Life After The Try
Not many rugby players make their international debut at the World Cup. Normally only the best of the best, the tried and tested, are selected for the sport’s showpiece event.
You have to be a pretty special talent to be selected for a World Cup without a single minute of senior international rugby. It’s even more impressive if it happens before your 21stbirthday.
Nick Mallett selected centre Wayne Julies for the 1999 World Cup with only a handful of provincial matches for Boland under his belt and a few matches playing for the Junior Springboks. Two years before that, Julies was still sitting in the benches of Charleston Hill Secondary, a school located close to a gang-infested part of the picturesque Boland town of Paarl.
After making his debut in the Boks’ win against Spain at the World Cup, the sky was the limit for the centre with one of the sweetest passes in South African rugby.“I celebrated my 21stbirthday during the tournament. It was a great present making the World Cup squad, a couple of months after winning the Under-21 World Cup,” Julies recalls.
“I was one of four black players in the 30-man squad and it was an incredible feeling to be there.”
Julies, though, didn’t quite have the international career he envisaged, because of a series of knee injuries. He still finished with quite a decent résumé, having played another eight tests for the Springboks and was part of Jake White’s 2007 World Cup-winning team. He also won the Super Rugby title with the Bulls in that same year.
Life after the game
Julius retired from all rugby in 2010 after 11 years in the limelight, but unfortunately for him the light faded faster than he could imagine as a couple of failed business ventures during his playing days left him with almost no money for life after rugby. “Everybody looks at professional rugby players and thinks ‘he gets big money’. The big contracts are there, but it’s only for a select few,” Julies says.
“The opportunities are there to make money, don’t get me wrong. But you have to make the right decisions. I started two businesses, a FotoFirst and a gym, and both failed. I wasn’t hands-on, because I played rugby outside of Paarl. I trusted people to run those businesses for me, and it didn’t end well. When you’re playing rugby, you don’t think about the future, because of the hyped life. You’re always on television and people want to be around you. You end up falling into a bit of trap, and it was tough when that life ended and reality started to look me in the eyes.”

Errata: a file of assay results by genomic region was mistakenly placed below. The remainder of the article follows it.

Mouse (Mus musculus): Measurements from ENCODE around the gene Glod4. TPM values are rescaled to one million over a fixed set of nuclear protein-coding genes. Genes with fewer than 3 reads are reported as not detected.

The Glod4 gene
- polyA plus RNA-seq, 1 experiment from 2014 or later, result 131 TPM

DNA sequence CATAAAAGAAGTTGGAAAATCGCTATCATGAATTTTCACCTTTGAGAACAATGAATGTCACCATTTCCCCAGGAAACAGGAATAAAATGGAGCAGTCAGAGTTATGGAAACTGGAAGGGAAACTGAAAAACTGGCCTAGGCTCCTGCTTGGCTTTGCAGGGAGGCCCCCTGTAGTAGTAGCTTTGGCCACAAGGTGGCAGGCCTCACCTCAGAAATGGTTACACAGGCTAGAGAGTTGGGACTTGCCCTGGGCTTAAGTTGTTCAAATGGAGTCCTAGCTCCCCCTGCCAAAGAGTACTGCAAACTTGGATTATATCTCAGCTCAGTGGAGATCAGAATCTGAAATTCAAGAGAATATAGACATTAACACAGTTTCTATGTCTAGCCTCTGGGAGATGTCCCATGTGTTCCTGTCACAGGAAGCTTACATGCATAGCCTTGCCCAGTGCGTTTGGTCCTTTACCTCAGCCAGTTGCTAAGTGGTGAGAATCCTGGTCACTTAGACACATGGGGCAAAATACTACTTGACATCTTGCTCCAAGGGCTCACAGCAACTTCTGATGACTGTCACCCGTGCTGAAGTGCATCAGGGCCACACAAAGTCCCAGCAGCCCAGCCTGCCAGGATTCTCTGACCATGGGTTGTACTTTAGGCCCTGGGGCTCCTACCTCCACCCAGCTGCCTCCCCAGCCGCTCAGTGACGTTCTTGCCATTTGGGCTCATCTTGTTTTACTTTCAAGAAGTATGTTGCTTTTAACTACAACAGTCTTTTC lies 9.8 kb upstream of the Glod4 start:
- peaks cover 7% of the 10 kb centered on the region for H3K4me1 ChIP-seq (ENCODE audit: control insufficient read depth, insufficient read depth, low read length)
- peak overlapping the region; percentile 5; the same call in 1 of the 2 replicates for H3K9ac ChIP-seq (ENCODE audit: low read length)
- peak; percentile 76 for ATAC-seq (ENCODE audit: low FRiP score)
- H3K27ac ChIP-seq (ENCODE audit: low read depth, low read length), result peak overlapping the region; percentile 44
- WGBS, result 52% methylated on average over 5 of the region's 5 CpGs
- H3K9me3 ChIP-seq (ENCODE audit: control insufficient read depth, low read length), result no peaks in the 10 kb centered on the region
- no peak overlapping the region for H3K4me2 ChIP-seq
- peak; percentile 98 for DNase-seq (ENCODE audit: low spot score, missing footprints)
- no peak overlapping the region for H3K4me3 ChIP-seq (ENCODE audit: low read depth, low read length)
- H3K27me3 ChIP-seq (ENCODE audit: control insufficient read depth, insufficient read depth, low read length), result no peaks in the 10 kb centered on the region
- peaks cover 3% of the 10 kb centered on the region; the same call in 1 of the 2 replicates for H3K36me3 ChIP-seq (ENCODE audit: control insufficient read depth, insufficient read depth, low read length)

Isma-eel Dollie, the national player relationship manager at MyPlayers, which is the South African professional players’ organisation, says there are many other former Springboks who have fallen on hard times because of a failure to plan for the future. “We have got to ask if there is enough planning for life after rugby, because when you are in that professional space you don’t really look ahead,” says Dollie, who is also a former Western Province and Stormers flyhalf.
“Professional players get treated like gods and get paid handsomely, but there isn’t that foresight to look at life after rugby in terms of saving. Players are only one ruck away from a career-threatening injury, and they only realise that when they are in that situation.”
Getting it right
Dollie, though, says MyPlayers is trying to address this problem by educating players from a young age. It has teamed up with the respective rugby unions around the country to try and remind players that rugby is a short career. “As a players organisation, we are working with the unions to look at life after rugby,” he says.
“But players also make the time to empower themselves. Look at a guy like Chris van Zyl (Stormers lock), who has a couple of degrees under the belt and runs his own business. It can be done with a little hard work and dedication.”
Julies has certainly learned those hard lessons before it was too late. He managed to get his life together and is working for the Western Cape Department for Sport, helping school kids from poor neighbourhoods in Paarl also rise above their circumstances. Much like he did.
“This gives me, a boy who grew up in the flats in Paarl, a chance to work with kids in the community. For me to give back to kids from poorer communities is what I really enjoy.”